Providing a beacon of direction for visitors to Kampong Gelam with its striking Golden Domes, Masjid Sultan was built in honour of Sultan Hussein Shah in 1824 and serves as a reminder that Kampong Gelam used to be the seat of the Malay royalty and where various immigrant Muslim communities used to reside.
Today, despite being home to a trendy lifestyle scene, Kampong Gelam retains its heritage charm and Masjid Mosque continues to play, not just a key role in being the anchor of Islamic practice but also in fostering the community spirit of the area.
The magnificent structure that you see today was rebuilt in 1928 and completed in 1932 by Denis Santry, an Irish architect in an Indo-Saracenic style that mixes traditional Hindu and Islamic elements with European architectural features, a style favoured by British architects in the late 19th century.
Over time, the Mosque underwent various upgrades and in 1993, an annexe building housing a multi-purpose auditorium was added. This provided the infrastructure to further propagate the teachings of Islam as a religion and a way of life. More recently, a space has been created where the homeless, regardless of their faith, can seek temporary refuge. The mosque also provides a myriad of community services and organises numerous social and cultural activities.
It plays hosts to many visiting dignitaries and religious scholars and welcomes a steady stream of locals and tourists every day, many of them non-Muslims. To communicate more effectively with non-English speaking visitors, some staff members have even taken up foreign languages.
In keeping with times, further upgrades were introduced progressively. This included the installation of a glass lift for the elderly, mobile-charging points, free Wi-Fi, solar panels and state-of-the-art water-saving taps for ablution (an essential practice for Muslims before the performing of prayers) for worshippers. These enhancements earned Masjid Sultan an ISO 9001:2015, the first mosque to get the certification. Restrictions to group gatherings during COVID19 further underscore the progressiveness of the Mosque where calls to prayers are made online.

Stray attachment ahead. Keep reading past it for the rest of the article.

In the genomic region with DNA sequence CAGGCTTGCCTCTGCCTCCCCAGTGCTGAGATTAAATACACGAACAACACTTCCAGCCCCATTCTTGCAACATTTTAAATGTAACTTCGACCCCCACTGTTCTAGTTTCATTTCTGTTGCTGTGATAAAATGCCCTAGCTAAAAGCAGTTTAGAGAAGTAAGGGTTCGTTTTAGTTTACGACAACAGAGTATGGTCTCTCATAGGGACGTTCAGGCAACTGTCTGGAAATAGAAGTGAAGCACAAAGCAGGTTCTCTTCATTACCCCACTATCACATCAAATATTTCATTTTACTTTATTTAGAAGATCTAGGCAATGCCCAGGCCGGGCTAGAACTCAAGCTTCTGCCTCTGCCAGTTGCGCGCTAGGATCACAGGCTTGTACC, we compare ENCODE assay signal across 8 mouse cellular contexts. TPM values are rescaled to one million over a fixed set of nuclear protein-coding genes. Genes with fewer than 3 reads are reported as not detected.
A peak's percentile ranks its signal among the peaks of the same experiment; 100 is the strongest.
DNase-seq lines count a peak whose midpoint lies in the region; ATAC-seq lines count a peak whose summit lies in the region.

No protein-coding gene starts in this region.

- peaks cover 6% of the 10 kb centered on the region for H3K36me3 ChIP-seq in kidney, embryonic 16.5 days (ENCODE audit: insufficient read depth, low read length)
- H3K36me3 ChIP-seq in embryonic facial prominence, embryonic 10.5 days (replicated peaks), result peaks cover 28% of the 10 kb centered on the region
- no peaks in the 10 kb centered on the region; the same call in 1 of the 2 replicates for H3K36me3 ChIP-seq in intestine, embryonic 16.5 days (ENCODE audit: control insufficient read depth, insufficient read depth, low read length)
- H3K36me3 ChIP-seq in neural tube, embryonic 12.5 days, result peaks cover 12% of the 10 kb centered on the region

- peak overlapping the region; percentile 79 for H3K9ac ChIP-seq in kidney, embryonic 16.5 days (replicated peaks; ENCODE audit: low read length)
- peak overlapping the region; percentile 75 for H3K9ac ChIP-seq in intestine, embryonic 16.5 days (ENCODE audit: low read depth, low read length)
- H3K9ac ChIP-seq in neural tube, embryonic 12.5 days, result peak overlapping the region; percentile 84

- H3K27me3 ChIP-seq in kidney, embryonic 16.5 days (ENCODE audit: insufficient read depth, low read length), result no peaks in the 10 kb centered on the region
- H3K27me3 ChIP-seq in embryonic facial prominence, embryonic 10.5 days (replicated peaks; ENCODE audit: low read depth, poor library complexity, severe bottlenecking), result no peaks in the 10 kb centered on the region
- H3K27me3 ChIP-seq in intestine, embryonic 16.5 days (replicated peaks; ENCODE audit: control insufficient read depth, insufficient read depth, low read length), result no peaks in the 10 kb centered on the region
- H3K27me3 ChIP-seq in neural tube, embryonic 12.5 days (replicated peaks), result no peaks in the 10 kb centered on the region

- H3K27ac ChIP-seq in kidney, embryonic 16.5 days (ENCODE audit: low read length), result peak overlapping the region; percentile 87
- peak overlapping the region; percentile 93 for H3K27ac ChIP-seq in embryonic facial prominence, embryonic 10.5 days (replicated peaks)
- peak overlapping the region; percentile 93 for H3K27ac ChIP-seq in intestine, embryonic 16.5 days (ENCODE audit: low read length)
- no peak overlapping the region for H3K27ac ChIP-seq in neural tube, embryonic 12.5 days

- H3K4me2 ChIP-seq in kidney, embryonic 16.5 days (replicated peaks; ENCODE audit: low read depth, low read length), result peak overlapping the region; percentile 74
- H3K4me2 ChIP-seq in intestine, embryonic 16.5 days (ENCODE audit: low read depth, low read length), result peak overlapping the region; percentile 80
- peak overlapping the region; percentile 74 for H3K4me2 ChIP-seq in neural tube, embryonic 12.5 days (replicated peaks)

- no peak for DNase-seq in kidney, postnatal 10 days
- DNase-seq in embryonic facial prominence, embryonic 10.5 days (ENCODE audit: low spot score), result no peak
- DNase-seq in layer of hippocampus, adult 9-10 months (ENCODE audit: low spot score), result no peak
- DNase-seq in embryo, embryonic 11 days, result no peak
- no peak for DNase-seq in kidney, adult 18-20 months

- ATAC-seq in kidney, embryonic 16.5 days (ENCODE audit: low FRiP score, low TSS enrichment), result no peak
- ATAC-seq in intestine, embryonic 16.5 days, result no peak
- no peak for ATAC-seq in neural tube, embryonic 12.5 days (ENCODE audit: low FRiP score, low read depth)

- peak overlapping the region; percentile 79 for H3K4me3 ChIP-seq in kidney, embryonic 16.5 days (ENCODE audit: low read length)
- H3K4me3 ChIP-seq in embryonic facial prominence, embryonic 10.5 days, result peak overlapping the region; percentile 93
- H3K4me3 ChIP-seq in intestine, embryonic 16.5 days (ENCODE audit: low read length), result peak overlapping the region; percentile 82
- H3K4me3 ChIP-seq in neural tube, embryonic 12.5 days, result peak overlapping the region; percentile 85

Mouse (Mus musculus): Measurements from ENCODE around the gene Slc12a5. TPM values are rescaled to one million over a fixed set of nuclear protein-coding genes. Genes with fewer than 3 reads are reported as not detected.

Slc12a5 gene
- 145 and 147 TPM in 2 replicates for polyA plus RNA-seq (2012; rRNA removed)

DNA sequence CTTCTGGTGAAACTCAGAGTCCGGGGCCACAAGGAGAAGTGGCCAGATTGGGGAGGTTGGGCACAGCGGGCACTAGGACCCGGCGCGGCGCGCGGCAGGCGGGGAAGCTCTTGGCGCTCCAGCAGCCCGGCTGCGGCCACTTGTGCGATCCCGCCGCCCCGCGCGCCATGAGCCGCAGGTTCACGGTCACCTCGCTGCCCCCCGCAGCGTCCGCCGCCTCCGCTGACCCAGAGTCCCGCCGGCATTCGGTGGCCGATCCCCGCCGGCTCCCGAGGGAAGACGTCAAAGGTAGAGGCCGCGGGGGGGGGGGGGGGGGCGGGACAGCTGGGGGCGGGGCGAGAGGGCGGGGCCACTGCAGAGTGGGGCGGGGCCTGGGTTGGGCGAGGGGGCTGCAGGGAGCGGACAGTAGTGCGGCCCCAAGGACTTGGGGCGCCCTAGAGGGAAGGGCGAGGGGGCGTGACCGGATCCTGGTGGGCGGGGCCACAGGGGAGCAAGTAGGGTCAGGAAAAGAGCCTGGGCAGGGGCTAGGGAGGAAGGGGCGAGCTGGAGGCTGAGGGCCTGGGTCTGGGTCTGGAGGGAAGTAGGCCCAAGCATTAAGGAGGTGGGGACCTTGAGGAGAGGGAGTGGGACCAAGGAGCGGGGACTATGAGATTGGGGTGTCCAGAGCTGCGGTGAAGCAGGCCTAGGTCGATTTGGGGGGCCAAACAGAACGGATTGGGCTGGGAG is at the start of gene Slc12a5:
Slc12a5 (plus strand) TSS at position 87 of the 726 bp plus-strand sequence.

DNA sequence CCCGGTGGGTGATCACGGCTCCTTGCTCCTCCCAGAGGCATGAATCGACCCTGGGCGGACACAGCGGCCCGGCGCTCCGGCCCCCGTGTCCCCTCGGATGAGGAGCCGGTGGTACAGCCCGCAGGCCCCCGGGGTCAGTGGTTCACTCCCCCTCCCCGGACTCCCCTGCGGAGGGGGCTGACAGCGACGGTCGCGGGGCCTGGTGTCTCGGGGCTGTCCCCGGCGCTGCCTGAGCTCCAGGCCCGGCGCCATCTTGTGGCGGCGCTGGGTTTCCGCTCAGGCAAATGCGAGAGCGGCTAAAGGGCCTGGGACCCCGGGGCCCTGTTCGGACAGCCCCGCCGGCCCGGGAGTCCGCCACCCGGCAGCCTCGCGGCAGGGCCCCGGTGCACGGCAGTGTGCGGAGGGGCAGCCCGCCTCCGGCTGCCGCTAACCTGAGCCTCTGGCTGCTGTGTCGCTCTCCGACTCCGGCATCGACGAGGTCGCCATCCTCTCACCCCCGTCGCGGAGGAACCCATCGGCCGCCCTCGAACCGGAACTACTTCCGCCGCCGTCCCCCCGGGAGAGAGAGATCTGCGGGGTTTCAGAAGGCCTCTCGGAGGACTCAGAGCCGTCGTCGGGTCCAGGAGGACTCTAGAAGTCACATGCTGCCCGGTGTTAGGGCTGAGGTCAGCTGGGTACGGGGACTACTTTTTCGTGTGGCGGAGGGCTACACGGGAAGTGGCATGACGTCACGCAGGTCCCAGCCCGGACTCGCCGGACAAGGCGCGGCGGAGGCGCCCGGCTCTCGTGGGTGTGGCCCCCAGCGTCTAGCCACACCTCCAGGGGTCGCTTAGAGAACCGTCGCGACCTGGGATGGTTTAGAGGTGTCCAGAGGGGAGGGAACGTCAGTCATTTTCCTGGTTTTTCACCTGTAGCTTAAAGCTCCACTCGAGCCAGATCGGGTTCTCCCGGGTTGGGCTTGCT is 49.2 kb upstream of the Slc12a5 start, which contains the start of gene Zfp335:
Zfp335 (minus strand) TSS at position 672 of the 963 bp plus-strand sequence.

Some interesting nuggets about the mosque that many people may not be aware of:
- The prayer hall can hold 5,000 worshippers. Prayer times follow that of Mecca and are posted on the notice board each day.
- The base of each dome is decorated with glass bottle ends, donated by lower-income Muslims during its construction so that all Muslims, regardless of their wealth, could contribute.
- The carpeting was donated by a prince of Saudi Arabia and bears his emblem.
- Masjid Sultan is the only mosque in Singapore with outward loudspeakers that are used for calls to prayers.
- Customer service survey touch screens are fitted at strategic locations to help the mosque administration stay abreast of the demands of the visitors and congregants.
Like many other places of worship, no shorts, T-shirts or revealing clothes are allowed when visiting the mosque. However, it does not turn away anyone without the proper dress code. Cloaks are provided free-of-charge and they can be found on the right of the stair landing by the entrance. Visitors are expected to remove their footwear as well.
Following tradition, the start of Ramadan (Muslim fasting month) is announced at the Mosque. During this period, the front of Bussorah Street is transformed into a bazaar with stalls selling mouthwatering food, where Muslims gather to await the prayer call to break fast at sunset.
The Mosque was gazetted as a national monument in 1975 for its historic and architectural significance.